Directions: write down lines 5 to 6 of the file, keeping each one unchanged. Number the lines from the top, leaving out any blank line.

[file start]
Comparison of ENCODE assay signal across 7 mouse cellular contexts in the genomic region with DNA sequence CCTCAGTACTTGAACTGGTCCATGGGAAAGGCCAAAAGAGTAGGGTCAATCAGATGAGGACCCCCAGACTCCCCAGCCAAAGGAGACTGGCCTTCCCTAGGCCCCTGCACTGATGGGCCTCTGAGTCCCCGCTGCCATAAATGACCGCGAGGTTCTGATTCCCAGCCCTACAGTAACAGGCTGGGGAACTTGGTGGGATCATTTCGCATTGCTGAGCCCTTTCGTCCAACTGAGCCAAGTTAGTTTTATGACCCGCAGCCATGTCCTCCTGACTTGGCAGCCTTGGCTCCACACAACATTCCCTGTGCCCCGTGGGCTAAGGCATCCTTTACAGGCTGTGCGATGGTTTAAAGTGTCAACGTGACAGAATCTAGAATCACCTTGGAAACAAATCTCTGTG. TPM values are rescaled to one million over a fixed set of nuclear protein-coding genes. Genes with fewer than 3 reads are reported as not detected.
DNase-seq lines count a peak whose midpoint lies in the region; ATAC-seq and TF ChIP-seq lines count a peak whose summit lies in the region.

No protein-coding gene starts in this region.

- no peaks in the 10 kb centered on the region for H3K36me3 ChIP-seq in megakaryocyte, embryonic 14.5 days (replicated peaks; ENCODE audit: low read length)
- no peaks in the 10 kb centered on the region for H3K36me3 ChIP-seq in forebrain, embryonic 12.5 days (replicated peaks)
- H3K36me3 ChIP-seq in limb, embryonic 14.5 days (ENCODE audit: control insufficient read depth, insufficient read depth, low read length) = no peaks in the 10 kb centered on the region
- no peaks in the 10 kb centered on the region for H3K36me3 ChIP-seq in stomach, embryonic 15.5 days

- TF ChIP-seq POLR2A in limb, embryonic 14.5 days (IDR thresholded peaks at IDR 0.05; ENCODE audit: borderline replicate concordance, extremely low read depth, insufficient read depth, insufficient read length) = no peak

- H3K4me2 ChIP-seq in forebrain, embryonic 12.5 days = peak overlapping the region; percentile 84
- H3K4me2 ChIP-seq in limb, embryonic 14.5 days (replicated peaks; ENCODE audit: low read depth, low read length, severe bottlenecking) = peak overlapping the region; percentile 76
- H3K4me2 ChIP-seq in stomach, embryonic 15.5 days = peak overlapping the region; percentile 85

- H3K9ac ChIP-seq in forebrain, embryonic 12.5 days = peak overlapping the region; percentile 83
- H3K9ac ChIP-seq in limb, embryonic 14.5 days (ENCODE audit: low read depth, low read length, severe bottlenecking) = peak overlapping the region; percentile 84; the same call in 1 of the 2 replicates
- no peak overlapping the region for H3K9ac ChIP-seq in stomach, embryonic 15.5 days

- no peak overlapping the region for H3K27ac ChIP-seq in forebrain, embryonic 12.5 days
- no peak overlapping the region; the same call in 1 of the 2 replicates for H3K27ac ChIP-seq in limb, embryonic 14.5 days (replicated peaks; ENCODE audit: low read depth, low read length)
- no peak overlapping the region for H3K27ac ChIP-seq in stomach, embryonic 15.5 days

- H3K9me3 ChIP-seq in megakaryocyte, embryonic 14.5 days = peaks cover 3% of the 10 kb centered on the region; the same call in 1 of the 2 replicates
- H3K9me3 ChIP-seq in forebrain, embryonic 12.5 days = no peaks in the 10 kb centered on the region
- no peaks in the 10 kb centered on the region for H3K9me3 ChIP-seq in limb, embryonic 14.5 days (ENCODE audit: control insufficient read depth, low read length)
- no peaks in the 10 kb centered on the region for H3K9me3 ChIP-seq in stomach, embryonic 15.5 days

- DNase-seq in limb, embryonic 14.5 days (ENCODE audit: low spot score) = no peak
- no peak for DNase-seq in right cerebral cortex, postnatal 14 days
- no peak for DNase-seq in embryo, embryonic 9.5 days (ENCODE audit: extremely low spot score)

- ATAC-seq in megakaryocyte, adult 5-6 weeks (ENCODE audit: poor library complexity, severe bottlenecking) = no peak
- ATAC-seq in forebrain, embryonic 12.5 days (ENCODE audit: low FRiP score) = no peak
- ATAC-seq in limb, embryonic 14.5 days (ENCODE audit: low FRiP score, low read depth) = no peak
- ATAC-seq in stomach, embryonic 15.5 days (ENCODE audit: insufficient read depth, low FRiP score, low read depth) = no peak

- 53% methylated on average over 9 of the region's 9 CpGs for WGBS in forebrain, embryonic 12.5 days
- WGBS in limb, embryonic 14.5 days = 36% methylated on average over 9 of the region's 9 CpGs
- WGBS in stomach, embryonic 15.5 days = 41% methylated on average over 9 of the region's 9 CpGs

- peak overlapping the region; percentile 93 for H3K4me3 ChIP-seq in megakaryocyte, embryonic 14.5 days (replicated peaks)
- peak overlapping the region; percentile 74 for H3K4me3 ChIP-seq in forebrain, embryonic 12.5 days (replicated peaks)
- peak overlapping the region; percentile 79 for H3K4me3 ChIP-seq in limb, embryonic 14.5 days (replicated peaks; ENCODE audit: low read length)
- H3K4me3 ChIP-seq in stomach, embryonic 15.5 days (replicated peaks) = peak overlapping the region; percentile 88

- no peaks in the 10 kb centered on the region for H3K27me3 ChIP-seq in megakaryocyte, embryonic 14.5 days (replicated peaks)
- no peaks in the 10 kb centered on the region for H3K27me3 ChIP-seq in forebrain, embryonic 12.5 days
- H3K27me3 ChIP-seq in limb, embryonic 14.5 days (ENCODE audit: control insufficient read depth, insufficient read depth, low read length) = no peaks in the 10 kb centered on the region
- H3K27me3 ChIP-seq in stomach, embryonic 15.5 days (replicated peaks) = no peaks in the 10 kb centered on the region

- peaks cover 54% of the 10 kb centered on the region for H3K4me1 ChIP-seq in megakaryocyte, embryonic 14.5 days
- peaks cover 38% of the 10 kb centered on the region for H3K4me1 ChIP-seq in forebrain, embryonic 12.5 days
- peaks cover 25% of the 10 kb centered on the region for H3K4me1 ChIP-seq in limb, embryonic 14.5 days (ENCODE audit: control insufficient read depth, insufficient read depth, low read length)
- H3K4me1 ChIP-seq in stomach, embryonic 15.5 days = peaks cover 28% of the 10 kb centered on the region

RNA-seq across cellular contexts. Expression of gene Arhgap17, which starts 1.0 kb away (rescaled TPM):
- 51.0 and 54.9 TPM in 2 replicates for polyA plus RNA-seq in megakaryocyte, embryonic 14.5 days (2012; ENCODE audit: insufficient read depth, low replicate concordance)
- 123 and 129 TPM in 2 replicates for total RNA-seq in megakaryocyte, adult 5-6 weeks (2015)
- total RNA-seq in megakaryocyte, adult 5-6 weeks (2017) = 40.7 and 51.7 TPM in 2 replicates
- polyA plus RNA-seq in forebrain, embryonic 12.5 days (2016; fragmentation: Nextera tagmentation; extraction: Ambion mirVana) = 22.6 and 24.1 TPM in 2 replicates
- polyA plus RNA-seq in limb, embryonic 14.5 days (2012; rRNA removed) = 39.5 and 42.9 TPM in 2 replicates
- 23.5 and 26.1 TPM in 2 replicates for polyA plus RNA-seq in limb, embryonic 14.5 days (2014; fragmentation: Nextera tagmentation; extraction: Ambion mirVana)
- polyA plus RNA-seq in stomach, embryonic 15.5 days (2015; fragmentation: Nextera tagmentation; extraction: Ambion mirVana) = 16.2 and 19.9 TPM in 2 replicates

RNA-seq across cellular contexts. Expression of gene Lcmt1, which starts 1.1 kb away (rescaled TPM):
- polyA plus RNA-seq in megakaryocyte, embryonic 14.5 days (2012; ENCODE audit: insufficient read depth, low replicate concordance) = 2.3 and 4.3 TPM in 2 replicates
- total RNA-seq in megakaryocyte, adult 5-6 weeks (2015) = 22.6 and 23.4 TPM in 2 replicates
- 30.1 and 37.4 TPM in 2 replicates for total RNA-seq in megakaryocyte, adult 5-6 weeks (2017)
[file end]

- no peaks in the 10 kb centered on the region for H3K36me3 ChIP-seq in forebrain, embryonic 12.5 days (replicated peaks)
- H3K36me3 ChIP-seq in limb, embryonic 14.5 days (ENCODE audit: control insufficient read depth, insufficient read depth, low read length) = no peaks in the 10 kb centered on the region